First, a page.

Lynparza Improves Response Rate in Relapsed BRCA-mutated Advanced OC Patients

Lynparza Improves Response Rate in Relapsed BRCA-mutated Advanced OC Patients

Results of a Phase 3 clinical trial show that Lynparza (olaparib) tablets met the primary goal of significantly improving the objective response rate, which is the percentage of patients whose cancer shrinks or disappears after treatment. The results also found that Lynparza extended the time advanced ovarian cancer patients lived without the disease progressing.

The SOLO-3 study (NCT02282020), which compared Lynparza to standard of care chemotherapy, included patients with a germline (inherited) mutation in the BRCA genes and whose disease returned after two or more prior lines of chemotherapy.

“We are very excited about SOLO-3, which is the first Phase III trial for a PARP inhibitor to demonstrate a positive result versus chemotherapy in advanced ovarian cancer where effective options are needed. We look forward to sharing the full results at a forthcoming medical meeting,” Sean Bohen, said in a press release. Bohen is executive vice president of global medicines development and chief medical officer at AstraZeneca,.

Lynparza, which is jointly developed by AstraZeneca and Merck (MSD outside North America and Canada) is a PARP enzyme inhibitor that works by preventing cells from repairing their DNA errors.

SOLO-3, a randomized, double-blind, placebo-controlled study, included 266 participants to study if Lynparza was better than chemotherapy at treating BRCA-mutated advanced ovarian cancer.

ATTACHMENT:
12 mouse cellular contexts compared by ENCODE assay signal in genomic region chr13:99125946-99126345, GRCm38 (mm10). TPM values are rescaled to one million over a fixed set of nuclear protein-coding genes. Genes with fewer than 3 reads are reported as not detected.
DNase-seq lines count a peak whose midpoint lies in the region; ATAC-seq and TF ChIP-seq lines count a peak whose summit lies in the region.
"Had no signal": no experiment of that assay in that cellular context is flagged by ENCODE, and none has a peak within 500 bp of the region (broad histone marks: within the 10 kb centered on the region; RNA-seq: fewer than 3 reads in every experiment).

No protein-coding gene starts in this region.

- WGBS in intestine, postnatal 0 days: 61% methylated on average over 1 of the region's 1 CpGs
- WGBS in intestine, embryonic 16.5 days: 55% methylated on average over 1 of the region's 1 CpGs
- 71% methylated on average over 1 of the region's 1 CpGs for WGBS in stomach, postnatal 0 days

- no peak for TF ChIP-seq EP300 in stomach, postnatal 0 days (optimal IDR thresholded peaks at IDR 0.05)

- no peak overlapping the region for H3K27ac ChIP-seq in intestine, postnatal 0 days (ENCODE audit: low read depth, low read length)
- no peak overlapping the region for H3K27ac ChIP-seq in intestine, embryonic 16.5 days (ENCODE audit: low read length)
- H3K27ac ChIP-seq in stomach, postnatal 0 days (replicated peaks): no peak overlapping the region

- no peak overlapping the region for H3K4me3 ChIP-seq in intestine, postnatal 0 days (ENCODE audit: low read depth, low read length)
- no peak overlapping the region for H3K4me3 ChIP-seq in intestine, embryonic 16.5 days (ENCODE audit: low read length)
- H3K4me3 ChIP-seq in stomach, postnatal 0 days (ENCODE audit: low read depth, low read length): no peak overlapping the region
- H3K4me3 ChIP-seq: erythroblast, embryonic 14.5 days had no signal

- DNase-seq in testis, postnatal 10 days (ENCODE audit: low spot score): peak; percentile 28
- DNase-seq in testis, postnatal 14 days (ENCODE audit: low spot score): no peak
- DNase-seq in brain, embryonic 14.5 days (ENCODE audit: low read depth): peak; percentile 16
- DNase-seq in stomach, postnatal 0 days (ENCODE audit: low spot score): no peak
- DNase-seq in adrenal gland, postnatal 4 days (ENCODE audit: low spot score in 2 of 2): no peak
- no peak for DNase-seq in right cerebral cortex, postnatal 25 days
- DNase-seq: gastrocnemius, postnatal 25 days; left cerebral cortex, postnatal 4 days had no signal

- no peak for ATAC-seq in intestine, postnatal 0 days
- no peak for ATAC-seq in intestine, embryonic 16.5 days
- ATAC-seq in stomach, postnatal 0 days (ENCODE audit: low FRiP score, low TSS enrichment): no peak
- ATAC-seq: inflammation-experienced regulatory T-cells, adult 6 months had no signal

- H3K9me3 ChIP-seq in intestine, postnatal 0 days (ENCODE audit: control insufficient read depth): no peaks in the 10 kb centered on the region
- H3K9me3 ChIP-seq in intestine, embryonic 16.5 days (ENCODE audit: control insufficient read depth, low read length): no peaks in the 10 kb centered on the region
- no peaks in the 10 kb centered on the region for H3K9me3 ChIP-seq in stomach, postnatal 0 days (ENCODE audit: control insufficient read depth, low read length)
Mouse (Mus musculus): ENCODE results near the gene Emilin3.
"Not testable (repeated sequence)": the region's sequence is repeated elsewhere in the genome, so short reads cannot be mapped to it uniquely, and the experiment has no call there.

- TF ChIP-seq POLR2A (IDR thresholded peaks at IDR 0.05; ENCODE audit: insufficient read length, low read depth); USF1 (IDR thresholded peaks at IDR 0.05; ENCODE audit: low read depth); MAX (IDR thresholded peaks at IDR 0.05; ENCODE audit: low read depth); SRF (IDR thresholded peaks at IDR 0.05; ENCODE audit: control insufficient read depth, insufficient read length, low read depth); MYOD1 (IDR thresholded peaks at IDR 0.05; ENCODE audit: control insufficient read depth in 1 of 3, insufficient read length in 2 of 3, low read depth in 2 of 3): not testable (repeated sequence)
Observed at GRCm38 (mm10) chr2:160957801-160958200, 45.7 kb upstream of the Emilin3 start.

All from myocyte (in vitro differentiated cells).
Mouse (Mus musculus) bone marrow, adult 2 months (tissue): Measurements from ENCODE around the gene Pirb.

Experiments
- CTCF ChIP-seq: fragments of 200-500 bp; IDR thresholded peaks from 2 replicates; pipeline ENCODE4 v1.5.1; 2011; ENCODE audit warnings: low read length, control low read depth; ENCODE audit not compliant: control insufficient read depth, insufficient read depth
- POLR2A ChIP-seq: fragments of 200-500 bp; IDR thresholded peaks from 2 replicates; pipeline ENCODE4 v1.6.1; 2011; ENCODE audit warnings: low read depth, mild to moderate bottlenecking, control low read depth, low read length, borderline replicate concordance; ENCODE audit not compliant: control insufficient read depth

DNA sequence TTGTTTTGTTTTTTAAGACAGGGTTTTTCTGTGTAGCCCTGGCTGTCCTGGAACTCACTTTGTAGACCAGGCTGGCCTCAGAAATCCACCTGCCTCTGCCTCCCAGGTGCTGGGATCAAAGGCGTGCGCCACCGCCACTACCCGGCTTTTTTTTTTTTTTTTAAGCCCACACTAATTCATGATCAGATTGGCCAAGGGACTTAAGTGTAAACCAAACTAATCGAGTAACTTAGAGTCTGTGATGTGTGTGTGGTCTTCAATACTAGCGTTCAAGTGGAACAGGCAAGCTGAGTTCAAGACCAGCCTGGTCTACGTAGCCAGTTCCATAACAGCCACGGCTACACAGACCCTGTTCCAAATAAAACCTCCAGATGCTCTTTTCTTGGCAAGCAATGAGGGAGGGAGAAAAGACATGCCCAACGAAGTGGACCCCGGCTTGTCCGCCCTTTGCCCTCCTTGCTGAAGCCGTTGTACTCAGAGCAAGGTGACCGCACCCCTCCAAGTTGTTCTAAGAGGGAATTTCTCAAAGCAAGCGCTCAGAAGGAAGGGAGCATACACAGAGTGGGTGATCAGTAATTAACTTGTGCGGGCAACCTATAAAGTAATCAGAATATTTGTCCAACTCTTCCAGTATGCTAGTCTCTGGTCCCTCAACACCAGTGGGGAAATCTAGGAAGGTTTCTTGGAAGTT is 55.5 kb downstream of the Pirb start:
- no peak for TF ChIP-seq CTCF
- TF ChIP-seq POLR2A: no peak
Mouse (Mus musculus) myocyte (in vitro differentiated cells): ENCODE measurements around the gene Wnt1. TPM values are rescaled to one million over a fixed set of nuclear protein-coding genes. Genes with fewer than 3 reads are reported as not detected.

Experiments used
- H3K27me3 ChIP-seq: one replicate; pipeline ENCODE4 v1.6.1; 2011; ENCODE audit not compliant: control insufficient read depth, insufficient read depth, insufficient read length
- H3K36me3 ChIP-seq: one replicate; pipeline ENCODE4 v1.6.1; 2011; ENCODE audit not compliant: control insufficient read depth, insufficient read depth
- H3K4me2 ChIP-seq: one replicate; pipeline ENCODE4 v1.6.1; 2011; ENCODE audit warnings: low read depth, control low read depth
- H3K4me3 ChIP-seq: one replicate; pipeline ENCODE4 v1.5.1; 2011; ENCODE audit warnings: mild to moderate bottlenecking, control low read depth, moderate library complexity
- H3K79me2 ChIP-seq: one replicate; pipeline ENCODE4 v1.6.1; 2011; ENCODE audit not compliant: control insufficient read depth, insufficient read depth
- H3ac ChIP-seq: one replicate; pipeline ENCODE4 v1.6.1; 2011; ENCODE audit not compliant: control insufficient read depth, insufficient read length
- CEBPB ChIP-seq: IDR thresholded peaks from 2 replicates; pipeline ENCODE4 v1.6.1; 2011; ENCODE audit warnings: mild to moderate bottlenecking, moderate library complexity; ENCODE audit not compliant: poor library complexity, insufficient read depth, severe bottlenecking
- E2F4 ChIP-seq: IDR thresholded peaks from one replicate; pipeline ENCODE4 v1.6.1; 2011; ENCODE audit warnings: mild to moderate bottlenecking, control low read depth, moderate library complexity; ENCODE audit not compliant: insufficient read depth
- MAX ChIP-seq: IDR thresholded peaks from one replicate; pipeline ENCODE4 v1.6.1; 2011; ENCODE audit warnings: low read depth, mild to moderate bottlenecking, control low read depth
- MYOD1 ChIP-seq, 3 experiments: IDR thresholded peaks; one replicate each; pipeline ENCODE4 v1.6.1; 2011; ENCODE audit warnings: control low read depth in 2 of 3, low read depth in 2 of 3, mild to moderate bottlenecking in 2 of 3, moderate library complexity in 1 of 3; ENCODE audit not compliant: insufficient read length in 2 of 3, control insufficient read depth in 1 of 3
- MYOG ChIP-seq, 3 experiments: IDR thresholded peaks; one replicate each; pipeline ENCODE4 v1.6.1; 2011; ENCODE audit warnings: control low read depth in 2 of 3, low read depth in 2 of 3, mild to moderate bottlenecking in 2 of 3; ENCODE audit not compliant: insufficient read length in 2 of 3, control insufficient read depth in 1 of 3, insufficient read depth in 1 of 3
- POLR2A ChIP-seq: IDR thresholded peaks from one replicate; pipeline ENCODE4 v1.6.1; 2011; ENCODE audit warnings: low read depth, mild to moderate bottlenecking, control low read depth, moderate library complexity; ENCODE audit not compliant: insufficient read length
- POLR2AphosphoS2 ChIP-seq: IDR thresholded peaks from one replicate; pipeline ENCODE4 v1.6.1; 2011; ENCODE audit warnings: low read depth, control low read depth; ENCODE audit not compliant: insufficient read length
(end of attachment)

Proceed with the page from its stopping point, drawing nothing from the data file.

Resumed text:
The study’s primary goal was to determine if more patients responded to Lynparza. Secondary endpoints included the time patients lived without disease worsening, overall survival, time to subsequent therapy, and safety.

Participants were randomized to Lynparza tablets, given twice daily, or to one of several a single agent platinum-based chemotherapies: Taxol (paclitaxel), Hycamtin (topotecan), pegylated liposomal doxorubicin, or gemcitabine.

The trial met its primary goal, with more patients achieving a partial or complete response to Lynparza than to chemotherapy. Also, patients on Lynparza lived longer without signs of disease worsening. The data supporting that finding, however, has not been disclosed.

SOLO-3 is the fourth trial confirming that Lynparza benefits ovarian cancer patients —  the therapy is approved for platinum-sensitive relapsed ovarian cancer — regardless of patients’ BRCA mutation status.

It also is used in women with BRCA-mutated advanced ovarian cancer who have been treated with at least three chemotherapy treatments, and as a maintenance therapy for women with BRCA-mutated relapsed ovarian cancer whose tumors responded to platinum-based chemotherapy.

In December 2018, Lynparza’s label was extended to include the maintenance treatment of BRCA-mutated advanced ovarian cancer patients who responded to first-line platinum-based chemotherapy, making it the first PARP inhibitor approved for this indication.

“Following on the U.S. approval of Lynparza as first-line maintenance therapy for certain patients with BRCAm [mutated] advanced ovarian cancer, the results of SOLO-3 further reinforce the efficacy of Lynparza in relapsed patients with g [germline] BRCAm advanced ovarian cancer following multiple lines of chemotherapy,” said Roy Baynes, senior vice president and head of global clinical development, and chief medical officer at Merck Research Laboratories.